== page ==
Former Heroes star Hayden Panettiere leads the cast of friends and there are a few other recognizable faces too. With this sort of approach, the story did seem to lack a true protagonist among them. It seems driven by circumstances, not any one character. At times it tries to paint Panettiere’s character as the lead, but that seems to be because she’s the most recognizable face among them. There really is no main character, which is at least unconventional, but also sort of sloppy. The facial capture and motion capture are both performed very well, but they were done separately and sometimes that’s evident. Their expressions don’t always match their body language, and sometimes they don’t emote enough.
Moments of intensity are offset well by more exploratory scenes.
Standing still, though, the characters are some of the most realistic looking ever seen in a game. The voice acting is also well executed but sometimes what the characters are saying will make you cringe. This was deliberate, of course, to fit the game’s initial guise as an empty-headed slasher but still, corny is corny.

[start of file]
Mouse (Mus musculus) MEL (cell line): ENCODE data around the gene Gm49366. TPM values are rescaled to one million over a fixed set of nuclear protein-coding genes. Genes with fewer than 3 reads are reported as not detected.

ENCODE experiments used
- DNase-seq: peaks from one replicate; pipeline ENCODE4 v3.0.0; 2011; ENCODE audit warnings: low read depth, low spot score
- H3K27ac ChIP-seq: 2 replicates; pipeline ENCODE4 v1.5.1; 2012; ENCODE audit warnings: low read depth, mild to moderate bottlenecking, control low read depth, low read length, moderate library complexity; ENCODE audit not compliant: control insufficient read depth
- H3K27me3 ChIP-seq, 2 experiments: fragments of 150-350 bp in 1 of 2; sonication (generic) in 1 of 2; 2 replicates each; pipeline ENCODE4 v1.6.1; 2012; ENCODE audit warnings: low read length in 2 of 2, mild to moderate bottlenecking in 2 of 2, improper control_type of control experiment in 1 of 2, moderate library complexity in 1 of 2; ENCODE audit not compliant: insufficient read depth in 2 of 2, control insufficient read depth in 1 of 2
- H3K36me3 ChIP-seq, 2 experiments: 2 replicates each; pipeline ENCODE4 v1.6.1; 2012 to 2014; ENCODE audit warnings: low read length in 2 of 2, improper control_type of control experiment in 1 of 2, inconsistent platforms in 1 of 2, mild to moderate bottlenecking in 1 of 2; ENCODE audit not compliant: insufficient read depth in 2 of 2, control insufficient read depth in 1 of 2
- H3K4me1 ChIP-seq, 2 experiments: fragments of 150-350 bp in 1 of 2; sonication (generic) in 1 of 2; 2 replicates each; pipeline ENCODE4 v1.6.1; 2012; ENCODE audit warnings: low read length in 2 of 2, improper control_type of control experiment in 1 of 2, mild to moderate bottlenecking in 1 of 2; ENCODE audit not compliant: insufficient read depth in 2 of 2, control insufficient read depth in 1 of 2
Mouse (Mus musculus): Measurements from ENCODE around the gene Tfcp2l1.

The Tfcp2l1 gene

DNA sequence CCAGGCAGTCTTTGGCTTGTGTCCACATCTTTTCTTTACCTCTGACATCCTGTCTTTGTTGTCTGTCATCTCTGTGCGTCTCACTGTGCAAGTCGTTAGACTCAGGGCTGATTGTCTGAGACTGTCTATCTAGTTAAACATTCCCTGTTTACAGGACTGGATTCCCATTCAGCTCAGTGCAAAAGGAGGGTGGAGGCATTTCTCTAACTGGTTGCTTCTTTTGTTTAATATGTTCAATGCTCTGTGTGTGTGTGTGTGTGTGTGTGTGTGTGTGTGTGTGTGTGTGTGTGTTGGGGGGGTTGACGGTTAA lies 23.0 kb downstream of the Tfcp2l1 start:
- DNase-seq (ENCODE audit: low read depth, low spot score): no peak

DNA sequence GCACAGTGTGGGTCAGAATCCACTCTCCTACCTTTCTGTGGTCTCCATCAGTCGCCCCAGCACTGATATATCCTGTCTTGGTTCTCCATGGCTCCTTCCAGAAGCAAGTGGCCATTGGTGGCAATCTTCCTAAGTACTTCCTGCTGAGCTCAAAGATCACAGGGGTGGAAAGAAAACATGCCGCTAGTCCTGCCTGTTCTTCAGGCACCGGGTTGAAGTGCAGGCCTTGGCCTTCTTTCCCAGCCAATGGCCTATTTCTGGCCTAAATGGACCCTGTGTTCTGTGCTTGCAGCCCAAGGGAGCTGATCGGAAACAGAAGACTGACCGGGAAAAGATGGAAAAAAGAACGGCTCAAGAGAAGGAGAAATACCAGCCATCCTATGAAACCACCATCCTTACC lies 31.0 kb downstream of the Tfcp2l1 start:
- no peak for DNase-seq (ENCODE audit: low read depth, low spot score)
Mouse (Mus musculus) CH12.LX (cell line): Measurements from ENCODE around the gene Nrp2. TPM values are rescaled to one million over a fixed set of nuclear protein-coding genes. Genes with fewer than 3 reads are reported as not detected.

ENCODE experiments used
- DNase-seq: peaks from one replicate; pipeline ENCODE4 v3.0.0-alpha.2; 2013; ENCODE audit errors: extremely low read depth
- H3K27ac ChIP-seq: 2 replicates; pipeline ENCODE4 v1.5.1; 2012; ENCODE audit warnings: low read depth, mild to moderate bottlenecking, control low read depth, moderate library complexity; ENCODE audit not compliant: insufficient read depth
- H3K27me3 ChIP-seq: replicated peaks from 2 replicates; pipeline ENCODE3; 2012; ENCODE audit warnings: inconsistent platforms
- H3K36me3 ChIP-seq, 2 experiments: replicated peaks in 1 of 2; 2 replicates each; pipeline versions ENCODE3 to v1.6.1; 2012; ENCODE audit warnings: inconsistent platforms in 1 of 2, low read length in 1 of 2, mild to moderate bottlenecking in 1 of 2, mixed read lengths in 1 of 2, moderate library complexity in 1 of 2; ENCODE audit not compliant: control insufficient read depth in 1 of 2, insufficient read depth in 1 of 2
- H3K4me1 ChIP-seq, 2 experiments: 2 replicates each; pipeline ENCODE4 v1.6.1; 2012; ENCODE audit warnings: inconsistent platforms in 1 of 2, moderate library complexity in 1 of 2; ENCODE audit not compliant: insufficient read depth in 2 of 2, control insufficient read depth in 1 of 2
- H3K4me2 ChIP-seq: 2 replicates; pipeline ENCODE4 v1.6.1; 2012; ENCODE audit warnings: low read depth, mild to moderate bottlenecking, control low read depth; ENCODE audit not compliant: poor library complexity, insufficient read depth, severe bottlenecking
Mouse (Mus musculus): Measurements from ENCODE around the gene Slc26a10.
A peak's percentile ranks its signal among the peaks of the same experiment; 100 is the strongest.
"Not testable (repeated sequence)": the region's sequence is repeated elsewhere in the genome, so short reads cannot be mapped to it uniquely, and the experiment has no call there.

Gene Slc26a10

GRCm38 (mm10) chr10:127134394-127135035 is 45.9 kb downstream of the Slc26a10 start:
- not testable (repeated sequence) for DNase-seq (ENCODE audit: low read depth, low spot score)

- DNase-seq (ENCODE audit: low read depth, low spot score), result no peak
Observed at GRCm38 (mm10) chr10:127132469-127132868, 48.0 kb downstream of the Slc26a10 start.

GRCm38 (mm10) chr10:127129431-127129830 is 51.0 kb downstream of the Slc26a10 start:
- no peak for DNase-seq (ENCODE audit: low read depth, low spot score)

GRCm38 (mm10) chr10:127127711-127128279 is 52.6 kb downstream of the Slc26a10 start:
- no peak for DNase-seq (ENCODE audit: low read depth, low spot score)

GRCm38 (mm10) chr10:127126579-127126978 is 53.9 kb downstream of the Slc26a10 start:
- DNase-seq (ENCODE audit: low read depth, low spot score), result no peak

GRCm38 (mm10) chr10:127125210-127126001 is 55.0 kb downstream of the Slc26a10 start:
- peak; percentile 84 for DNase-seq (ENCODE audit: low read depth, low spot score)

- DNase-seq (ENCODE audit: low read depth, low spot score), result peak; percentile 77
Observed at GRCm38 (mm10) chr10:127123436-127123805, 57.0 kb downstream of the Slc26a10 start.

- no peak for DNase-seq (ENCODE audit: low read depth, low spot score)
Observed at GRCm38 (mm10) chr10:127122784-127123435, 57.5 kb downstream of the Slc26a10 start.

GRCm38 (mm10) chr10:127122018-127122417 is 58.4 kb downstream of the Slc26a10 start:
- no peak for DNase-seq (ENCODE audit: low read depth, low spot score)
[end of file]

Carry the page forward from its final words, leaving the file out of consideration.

…I naturally tried to succeed and get the characters out alive, but on the other hand, I recognized that a horror story wherein nobody dies is a pretty boring horror story.
Until Dawn is at its best during the many intense sequences that demand you make instantaneous fight or flight decisions never knowing which choice is the right one to make. It’s very likely you’ll end the game regretting some decisions, I know I did. Fortunately, you can replay any of the chapters and make new isolated decisions to see how things could’ve gone differently. Games like Until Dawn offer replay value because you can go down new paths and forge a new narrative, but usually with similar games I haven’t been compelled to do that. I like to take my version of events, call it my one true version, and never see the rest.
Even with Until Dawn’s violent and horrific setting and story, the game overall feels lighter than other games with similar mechanics, and in turn more inviting to replay. It’s certainly less somber than The Walking Dead and offers more branches than Heavy Rain. Because of that, I do feel a desire to replay some scenes, maybe even the whole game.
- ritchardf likes this